In the 1950s, Charlotte touted itself as a beacon of progress in the New South, and the elegant floats of the era reflected that. Photography courtesy of THE KUGLER COLLECTION, ROBINSON-SPANGLER CAROLINA ROOM, CHARLOTTE-MECKLENBURG LIBRARY

Charlotte’s parade continued to grow over the next three years, and, by 1950, it adopted the name Carolinas’ Carrousel, which included not just the parade but also other related activities.

More change was to come: In 1968, the event was scheduled for the morning instead of the afternoon so that CBS could broadcast the parade on national TV. By the mid-aughts, the city had almost doubled its number of floats to 23, and in 2012, U.S. News & Report ranked it among the best Thanksgiving parades in the country.

The following year, however, the Carolinas’ Carrousel foundation announced that longtime sponsor Belk, which no longer maintained a downtown store, had pulled out of the Charlotte parade. With no sponsor, there was a possibility that the event would be canceled. For Charlotteans, this came as a shock. The idea of losing the annual Thanksgiving Day parade was unthinkable. “It’s a shared social experience of human connection, and with each passing year, it seemed to just get better and better,” Owens says. “How could we possibly let something like that slip through our fingers?”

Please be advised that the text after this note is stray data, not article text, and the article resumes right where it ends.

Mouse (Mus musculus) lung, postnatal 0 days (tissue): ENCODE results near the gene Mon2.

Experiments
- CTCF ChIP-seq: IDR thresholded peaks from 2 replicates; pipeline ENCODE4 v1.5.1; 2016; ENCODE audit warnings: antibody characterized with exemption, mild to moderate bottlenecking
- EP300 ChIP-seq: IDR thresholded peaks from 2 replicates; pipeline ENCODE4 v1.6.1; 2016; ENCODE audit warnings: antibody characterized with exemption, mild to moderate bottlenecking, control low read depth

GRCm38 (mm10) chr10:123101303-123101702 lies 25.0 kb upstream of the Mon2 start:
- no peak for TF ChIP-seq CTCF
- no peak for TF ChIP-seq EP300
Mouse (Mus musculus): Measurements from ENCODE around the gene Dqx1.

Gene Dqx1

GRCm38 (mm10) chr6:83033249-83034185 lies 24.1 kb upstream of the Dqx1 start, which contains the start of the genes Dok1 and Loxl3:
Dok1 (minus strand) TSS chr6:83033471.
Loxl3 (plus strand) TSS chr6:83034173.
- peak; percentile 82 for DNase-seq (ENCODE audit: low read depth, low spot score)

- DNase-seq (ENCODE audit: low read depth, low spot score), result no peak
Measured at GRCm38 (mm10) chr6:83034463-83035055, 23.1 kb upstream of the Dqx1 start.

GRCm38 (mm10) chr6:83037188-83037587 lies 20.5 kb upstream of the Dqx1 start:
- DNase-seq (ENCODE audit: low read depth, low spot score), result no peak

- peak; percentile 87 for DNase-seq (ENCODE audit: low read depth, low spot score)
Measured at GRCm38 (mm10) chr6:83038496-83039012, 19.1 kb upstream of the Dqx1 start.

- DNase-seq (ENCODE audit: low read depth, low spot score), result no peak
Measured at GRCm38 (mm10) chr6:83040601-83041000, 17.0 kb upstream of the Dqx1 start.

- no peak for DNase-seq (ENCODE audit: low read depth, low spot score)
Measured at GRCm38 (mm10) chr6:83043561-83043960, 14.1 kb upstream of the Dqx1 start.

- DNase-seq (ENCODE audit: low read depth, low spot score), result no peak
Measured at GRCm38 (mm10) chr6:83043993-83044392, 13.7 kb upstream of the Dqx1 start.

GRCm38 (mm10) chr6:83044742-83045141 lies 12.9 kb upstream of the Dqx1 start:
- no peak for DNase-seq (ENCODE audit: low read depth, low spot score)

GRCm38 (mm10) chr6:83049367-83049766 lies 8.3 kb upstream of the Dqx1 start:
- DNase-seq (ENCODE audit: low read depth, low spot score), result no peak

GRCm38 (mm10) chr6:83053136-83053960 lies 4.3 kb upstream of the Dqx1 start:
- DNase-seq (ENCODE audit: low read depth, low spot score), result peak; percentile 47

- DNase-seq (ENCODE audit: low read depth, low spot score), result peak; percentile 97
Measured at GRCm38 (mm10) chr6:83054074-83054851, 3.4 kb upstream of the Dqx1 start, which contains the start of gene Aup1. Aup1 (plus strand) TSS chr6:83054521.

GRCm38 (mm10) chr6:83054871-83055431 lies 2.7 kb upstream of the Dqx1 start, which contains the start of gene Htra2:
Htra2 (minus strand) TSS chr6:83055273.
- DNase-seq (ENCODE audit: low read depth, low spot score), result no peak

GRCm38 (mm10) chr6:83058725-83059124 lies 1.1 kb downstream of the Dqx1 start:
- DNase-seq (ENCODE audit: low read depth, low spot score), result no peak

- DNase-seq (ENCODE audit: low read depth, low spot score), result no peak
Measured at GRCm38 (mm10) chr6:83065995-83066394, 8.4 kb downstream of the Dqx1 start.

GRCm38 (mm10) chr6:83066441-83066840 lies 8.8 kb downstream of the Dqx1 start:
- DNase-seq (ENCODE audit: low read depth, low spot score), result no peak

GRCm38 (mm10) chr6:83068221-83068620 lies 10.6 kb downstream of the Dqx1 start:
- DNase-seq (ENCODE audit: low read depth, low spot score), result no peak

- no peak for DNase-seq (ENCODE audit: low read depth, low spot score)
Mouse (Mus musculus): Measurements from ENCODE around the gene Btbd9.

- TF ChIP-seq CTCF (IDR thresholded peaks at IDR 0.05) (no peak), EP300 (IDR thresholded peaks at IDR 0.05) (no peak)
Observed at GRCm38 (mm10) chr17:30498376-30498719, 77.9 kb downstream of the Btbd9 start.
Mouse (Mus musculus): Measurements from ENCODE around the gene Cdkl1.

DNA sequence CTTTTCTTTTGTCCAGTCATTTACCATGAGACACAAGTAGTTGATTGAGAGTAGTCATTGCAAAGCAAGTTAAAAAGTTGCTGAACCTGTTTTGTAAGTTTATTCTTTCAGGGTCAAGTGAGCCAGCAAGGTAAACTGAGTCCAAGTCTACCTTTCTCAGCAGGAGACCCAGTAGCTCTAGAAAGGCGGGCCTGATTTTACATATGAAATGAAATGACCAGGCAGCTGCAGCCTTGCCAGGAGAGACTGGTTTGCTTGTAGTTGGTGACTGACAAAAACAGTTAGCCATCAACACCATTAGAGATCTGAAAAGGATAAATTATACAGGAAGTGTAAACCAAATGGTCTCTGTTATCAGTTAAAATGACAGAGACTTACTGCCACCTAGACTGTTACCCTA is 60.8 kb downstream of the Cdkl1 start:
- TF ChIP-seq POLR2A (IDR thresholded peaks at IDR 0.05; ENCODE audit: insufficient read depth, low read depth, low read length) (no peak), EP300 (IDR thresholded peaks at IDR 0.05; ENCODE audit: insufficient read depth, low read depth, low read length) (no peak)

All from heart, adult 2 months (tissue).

Fortunately, the beloved parade escaped an untimely demise. Charlotte Center City Partners took over production in 2013, and now, Novant Health is its lead sponsor. “People keep stepping up to the plate to keep the parade going,” says Moira Quinn, CCCP’s chief operating officer. “It’s become such a community treasure. It’s an important part of our history and culture.”

• • •

People had already begun to line up along the edges of Tryon Street around 5:30 p.m. last year when I arrived at my first Thanksgiving parade in Charlotte in more than 15 years. Some of them set up outdoor seating, and an elderly couple directly across the street from me brought blankets to keep them warm.

By the time the floats began gliding by, I noticed that things had changed from years past. Gone were the sleek and sophisticated ’60s Lincolns and sporty, early-model Thunderbird ragtops toting television and radio personalities. They were replaced by removable-top Jeeps and brand-new BMW convertibles filled with local and regional politicians. And for the first time in its history, the parade began just after dusk instead of in the morning. The darkness allowed Charlotte’s downtown lights to blend with the rolling holiday decorations in a way that would have been impossible during daylight hours.